A charity golf event that was set to take place on Thursday, May 2 and be headlined by Steve Stricker has been outed as an apparent scam.
First reported by Golf.com’s Sean Zak, the BB&T Invitational was touted as a charitable event that would benefit the Winston-Salem Rescue Mission, a “non-denominational ministry that provides services for anyone who calls on us for help, regardless of race, cultural or ethnic background.”
Supposed to be held at the Maple Chase Country Club in Winston-Salem, North Carolina, a $7,500 donation would earn guests a spot at Wednesday, May 1st’s meet-and-greet dinner with Stricker, an 18-hole round with the 2020 Ryder Cup captain as well as signed memorabilia and photo opportunities.
@stevestricker this what was advertised for this Friday at Trump National Charlotte. Was invited to play with the group that purchased it as they are Members of Maple Chase. Really confused. Was really excited to teeing it up with you today and Friday. pic.twitter.com/Ml4b5h06Iu
— Sean Branagan (@sbranagan74) May 2, 2019
There was only one problem, which became obviously evident when Stricker was not present at the meet-and-greet on Wednesday evening — Stricker had no clue about the whole thing.
“Essentially somebody posed as a relative of his and convinced a group that he was coming and going to do a clinic and an exhibition and a dinner and essentially got sponsorship money to make all that happen, which is all false,” Stricker’s agent, Mario Tiziani, said. “We were never tipped off on it at all, which is kind of crazy. We were saying that ‘It’s the craziest thing that someone didn’t tweet something like that.’”
Sean Branagan, the head professional at Maple Chase Country Club, clarified some of the confusion, stating that an employee of The Rescue Mission claimed to be related to Stricker and that he would be coming to the outing.
Good Evening Josh. I am the Head Professional at Maple Maple Chase Golf & CC. The outing took place today with 200 total players. An employee of the Rescue Mission stayed that he was related to Steve and said he was coming to the outing.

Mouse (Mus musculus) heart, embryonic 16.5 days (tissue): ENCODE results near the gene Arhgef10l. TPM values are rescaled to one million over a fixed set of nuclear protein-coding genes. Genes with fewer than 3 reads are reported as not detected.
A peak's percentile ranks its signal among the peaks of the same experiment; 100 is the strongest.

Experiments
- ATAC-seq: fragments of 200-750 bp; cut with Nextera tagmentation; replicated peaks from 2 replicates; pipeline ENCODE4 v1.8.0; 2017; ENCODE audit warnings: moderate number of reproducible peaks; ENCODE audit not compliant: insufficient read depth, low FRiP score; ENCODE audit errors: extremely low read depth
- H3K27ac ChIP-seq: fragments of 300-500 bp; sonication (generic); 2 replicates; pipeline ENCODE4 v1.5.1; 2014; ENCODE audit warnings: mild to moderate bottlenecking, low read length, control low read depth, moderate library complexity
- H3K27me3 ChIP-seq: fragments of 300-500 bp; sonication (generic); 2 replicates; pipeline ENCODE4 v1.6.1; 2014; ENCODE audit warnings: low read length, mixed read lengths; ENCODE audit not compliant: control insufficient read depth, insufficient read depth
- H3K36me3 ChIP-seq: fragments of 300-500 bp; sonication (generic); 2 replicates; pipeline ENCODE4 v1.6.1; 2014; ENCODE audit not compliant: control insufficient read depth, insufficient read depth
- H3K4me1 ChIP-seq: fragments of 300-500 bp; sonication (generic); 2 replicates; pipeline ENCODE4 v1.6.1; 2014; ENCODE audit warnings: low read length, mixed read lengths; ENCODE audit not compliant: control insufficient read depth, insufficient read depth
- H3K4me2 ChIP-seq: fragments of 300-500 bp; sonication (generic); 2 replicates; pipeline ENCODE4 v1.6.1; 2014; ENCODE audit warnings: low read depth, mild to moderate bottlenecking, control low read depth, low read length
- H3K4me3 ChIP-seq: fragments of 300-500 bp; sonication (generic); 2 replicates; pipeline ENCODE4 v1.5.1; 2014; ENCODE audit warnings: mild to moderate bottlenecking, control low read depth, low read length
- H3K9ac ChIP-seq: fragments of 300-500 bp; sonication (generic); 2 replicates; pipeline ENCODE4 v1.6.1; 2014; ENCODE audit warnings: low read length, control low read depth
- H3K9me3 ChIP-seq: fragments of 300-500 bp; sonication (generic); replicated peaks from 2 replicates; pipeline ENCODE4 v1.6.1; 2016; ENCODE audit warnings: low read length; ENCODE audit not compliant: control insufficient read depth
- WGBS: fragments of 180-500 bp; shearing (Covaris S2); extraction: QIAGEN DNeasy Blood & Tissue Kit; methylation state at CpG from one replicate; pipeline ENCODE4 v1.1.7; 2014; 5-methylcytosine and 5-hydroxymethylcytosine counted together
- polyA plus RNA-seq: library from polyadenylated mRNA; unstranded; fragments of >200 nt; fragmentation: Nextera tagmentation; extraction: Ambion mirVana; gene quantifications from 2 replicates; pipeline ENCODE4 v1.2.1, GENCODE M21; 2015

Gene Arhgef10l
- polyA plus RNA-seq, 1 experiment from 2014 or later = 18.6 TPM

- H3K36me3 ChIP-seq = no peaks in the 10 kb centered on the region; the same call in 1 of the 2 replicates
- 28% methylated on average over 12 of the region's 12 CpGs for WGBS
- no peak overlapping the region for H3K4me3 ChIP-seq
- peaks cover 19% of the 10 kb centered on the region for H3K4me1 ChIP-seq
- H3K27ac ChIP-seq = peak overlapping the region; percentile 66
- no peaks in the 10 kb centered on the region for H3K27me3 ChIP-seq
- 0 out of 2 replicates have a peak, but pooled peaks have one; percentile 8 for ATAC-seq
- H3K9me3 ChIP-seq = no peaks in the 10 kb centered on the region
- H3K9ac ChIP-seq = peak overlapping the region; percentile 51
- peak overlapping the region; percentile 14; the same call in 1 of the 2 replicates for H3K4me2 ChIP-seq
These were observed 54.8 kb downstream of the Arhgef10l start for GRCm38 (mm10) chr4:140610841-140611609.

— Sean Branagan (@sbranagan74) May 3, 2019
The outing took place on Thursday as planned, but without Stricker in attendance. He released a statement Thursday addressing the issue.
— Steve Stricker (@stevestricker) May 2, 2019
“One of the greatest things about being a PGA Tour player is the ability to use my platform to help others,” Stricker wrote. “I’ve been humbled and honored throughout my career to help generate much-needed awareness and funds for deserving organizations that can quite literally change the course of a person’s life. Which is why I was so shocked and then saddened to learn that an organization was misled in their effort to do great things.
“An individual using my name and potentially harming my reputation is one thing, but more importantly, to tarnish the powerful mechanism that golf provides to help others, that’s something that truly disappoints me and should disappoint anyone who loves this game as much as I do.
“I was never aware of this event or the false association of my name with it, but nonetheless, I am sorry for the Winston-Salem Rescue Mission that was misled and for anyone who had their expectations unfulfilled. I hope it does not temper your love of the game or your willingness to participate in charitable endeavors in the future.”